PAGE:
When Hall was back in the mix with the Tides the intention was clear. For 2023 at least, he would no longer be starting games. The big league squad needed relief help, and Hall was an obvious in-house candidate to provide it. He came out of Norfolk’s bullpen six times in August. O’s closer Félix Bautista got hurt on August 25, and Hall was recalled the very next day.

Hall became one of manager Brandon Hyde’s most dependable options in the season’s final month of action. He appeared in 17 games and pitched to a 2.76 ERA and .210 batting average against. Over 16.1 innings he struck out 16, walked four, and that premium velocity was back.

Back in April he had averaged 93.2 mph on his fastball. In his first big league appearance in August an amped up Hall averaged 97.8 mph on the gun, and his average fastball would never dip below 95.4 mph for the remainder of the season. Although it was a long and winding road, the decisions that Hall and the Orioles had made to get him to this point worked. It was as a reliever rather than a starter, but the 25-year-old was nasty nonetheless, getting goofy swings from some of the league’s elite hitters.

Hall appeared twice in the Orioles’ brief playoff stay. Over 3.1 scoreless innings he allowed just one hit, one walk, and struck out six. A small sample size to be sure, but still an impressive showing against a Texas Rangers offense that has battered just about every other arm they have faced in October.

The Orioles continue to say that Hall’s immediate future will be a starter. Hyde even said in September that the team has not “closed the door on what his future looks like,” explaining that the team needed a reliever this season, so that’s where he filled in. That probably is true. Hall stuff is just so good. It would be ideal to see him hone it for 150+ innings a season rather 70-ish frames out of the bullpen.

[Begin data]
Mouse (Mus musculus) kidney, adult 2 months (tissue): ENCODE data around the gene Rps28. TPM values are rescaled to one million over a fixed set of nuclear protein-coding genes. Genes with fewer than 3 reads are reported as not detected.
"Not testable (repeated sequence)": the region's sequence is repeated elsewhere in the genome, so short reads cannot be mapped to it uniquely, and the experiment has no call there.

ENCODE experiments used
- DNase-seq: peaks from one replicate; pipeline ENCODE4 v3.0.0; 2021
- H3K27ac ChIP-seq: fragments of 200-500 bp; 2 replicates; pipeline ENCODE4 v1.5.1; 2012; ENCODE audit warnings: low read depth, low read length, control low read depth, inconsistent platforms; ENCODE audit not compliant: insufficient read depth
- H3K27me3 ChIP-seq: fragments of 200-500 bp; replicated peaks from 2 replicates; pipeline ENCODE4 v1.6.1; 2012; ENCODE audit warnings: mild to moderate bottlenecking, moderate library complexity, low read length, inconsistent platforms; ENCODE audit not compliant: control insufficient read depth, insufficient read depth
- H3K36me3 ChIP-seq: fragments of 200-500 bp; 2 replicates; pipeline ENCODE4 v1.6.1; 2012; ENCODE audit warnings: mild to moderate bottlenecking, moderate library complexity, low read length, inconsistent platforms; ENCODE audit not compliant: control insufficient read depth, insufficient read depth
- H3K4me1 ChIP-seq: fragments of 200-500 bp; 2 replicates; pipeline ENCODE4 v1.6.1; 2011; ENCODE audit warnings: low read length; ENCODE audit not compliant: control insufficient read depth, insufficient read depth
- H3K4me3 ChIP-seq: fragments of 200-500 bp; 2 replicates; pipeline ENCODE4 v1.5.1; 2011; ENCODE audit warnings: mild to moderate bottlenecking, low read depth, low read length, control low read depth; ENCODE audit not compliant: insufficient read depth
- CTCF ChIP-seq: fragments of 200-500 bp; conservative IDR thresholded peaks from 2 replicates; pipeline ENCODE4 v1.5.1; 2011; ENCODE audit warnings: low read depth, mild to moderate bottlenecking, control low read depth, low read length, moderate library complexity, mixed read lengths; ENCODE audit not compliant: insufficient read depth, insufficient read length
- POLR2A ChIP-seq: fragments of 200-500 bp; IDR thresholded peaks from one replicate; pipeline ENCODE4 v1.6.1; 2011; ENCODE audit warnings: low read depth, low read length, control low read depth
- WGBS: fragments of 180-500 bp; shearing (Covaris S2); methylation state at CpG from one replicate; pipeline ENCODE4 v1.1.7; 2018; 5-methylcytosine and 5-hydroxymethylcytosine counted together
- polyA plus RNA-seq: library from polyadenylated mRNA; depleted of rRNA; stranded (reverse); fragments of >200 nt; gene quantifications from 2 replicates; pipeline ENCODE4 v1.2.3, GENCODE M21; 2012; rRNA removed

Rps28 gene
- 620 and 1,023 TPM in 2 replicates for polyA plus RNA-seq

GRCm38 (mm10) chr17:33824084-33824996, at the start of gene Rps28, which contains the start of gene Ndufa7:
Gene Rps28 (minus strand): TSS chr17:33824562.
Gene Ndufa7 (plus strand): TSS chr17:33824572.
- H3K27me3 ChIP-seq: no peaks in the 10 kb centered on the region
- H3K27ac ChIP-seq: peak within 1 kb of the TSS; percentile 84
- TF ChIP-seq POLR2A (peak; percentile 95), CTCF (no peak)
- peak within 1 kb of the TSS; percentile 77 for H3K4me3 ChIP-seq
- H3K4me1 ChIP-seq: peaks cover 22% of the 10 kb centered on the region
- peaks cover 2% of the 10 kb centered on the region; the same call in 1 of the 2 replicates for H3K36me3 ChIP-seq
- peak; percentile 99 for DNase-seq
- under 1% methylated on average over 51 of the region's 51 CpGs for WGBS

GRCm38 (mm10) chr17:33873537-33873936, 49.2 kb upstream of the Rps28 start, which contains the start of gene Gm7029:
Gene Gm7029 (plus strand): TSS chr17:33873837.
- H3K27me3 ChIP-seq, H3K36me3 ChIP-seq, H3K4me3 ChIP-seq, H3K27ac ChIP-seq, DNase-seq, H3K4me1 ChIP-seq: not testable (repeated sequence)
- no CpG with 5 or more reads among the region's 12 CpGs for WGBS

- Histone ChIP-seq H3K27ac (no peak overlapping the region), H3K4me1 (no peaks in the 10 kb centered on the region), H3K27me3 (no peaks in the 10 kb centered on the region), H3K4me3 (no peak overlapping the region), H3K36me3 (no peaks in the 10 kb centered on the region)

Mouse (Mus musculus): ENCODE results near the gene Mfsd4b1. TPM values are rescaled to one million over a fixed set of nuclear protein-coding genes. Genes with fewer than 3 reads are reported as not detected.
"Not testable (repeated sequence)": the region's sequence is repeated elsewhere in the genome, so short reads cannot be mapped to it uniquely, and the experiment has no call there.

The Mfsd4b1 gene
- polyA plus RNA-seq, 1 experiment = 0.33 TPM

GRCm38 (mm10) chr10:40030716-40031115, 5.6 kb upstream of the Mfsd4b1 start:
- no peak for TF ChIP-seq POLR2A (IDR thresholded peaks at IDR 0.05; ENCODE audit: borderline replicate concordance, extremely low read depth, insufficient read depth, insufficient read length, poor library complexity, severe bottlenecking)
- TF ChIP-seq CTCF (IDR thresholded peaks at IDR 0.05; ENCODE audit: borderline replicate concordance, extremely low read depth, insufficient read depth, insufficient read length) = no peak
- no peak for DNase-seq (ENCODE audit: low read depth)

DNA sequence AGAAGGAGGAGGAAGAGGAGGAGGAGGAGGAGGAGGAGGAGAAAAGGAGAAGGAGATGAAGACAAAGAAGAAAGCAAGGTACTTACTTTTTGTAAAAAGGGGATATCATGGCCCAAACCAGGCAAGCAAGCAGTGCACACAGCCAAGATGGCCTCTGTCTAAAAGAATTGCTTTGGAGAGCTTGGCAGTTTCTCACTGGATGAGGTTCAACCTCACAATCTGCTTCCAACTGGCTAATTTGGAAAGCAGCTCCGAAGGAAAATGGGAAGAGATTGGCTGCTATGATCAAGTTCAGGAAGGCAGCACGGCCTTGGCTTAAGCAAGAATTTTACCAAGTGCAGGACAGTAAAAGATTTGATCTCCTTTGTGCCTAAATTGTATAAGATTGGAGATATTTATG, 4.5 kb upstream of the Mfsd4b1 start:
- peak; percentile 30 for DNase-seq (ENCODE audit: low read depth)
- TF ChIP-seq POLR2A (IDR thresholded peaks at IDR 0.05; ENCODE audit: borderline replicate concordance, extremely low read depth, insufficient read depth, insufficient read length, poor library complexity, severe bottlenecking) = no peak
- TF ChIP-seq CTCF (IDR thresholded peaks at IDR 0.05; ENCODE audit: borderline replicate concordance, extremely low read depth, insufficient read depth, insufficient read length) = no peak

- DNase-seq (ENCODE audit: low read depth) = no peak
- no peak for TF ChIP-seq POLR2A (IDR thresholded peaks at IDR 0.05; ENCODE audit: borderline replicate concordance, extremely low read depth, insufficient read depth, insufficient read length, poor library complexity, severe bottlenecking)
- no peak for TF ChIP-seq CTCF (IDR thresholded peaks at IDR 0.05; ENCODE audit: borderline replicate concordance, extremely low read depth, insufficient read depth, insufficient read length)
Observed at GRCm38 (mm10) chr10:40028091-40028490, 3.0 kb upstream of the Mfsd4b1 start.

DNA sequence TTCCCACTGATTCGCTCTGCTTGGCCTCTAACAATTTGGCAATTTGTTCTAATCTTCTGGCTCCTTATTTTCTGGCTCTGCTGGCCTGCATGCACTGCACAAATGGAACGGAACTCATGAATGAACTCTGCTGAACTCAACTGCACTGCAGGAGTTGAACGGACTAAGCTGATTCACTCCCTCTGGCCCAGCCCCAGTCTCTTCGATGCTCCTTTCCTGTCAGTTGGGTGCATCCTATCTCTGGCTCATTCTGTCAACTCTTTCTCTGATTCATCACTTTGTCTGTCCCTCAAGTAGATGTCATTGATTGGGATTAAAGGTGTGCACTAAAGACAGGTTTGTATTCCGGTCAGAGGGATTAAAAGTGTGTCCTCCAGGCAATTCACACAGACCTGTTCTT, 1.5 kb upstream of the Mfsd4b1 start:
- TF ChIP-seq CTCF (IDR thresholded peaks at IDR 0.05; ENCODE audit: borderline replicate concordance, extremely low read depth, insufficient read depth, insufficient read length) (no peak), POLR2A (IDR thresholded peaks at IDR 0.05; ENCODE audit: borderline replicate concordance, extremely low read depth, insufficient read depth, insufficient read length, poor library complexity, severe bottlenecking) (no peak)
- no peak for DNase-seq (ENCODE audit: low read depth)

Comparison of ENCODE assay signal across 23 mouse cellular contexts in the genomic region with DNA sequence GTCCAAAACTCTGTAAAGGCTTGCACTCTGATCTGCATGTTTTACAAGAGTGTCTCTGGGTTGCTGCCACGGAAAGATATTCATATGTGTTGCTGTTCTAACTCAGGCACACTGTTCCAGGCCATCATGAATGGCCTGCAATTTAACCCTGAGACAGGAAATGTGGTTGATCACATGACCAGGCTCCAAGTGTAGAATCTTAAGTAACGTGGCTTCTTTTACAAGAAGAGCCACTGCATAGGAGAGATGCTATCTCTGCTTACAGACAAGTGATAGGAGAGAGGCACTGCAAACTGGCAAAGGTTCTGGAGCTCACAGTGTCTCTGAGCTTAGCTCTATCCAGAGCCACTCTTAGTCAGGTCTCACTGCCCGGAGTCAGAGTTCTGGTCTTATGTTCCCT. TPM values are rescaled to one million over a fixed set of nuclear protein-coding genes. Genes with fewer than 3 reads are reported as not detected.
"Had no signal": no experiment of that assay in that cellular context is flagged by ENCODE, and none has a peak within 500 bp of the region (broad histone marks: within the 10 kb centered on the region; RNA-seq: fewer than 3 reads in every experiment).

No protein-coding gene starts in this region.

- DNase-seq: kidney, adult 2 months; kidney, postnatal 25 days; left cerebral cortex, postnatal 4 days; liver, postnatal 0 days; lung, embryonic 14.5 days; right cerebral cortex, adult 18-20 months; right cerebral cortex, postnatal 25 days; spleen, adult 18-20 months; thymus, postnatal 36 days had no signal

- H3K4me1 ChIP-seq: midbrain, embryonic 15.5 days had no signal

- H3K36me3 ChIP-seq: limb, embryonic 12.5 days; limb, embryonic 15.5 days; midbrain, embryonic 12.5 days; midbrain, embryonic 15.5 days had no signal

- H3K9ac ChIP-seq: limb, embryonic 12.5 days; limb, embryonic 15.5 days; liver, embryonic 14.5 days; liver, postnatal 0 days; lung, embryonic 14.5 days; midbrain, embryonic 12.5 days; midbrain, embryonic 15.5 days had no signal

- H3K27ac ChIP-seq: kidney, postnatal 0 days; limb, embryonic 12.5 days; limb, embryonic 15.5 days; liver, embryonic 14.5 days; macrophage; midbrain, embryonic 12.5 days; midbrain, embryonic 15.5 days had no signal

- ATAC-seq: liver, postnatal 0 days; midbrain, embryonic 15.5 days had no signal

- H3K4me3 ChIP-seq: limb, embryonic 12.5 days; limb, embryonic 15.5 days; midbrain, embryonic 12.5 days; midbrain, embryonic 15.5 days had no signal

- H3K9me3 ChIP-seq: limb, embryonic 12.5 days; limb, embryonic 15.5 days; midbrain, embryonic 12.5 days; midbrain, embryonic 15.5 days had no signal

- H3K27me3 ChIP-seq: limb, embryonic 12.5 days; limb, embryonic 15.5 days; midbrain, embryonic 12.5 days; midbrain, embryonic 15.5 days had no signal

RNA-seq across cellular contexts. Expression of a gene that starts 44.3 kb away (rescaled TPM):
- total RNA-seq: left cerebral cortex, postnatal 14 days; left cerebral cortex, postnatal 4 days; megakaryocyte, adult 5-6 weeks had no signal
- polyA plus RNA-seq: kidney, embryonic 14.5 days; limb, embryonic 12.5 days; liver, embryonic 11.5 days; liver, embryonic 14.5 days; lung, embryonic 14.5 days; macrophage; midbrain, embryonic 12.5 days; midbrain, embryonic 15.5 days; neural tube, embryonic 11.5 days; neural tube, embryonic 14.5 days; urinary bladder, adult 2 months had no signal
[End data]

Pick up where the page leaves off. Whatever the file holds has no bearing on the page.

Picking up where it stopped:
But there needs to be evidence from Hall that he can handle the job. He has been a boom or bust type of prospect ever since getting to Double-A Bowie in 2021. He’ll twirl a a gem and then implode the next time to the mound. He’ll rack up strikeouts but also lose all command.

The Orioles are no longer in a position where they can afford to let a young pitcher learn on the job for too long. This team should have World Series ambitions in 2024. That should mean a rotation upgrade of some kind is coming this winter to join up with Kyle Bradish and Grayson Rodriguez. That could leave Hall competing with the likes of Tyler Wells, John Means, and Dean Kremer—along with any other potential additions—for two spots. It’s tough (although not impossible) to see Hall gaining the inside track in that group even if he provides the most upside.

Meanwhile, the bullpen has plenty of question marks. We know Bautista will miss the entire season as he recovers from Tommy John surgery. It’s unclear what the plan will be for Dillon Tate, who was out all year with the always-ominious elbow and forearm injury combo. You would expect the Orioles to add a veteran of some significance to the mix, and that Yennier Cano returns to the closer role. But nothing is set in stone.

Hall has shown in two consecutive seasons that he can thrive as a big league reliever. Plus, he is a hard-throwing lefty capable of going multiple innings. That is the Golden Goose of major league bullpen weapons.

It may all depend on what business the Orioles get done this winter. In their wildest dreams, they would love for Hall to be a homegrown success story in their rotation. But they will have to be realistic. Regardless, the southpaw is in position to play a crucial role for the 2024 squad.

2023 player reviews: Ryan McKenna, Jacob Webb, Austin Voth/Keegan Akin, Adam Frazier, Jack Flaherty, Shintaro Fujinami, Aaron Hicks, Bryan Baker, Jorge Mateo, Kyle Gibson, John Means

Tomorrow: Jordan Westburg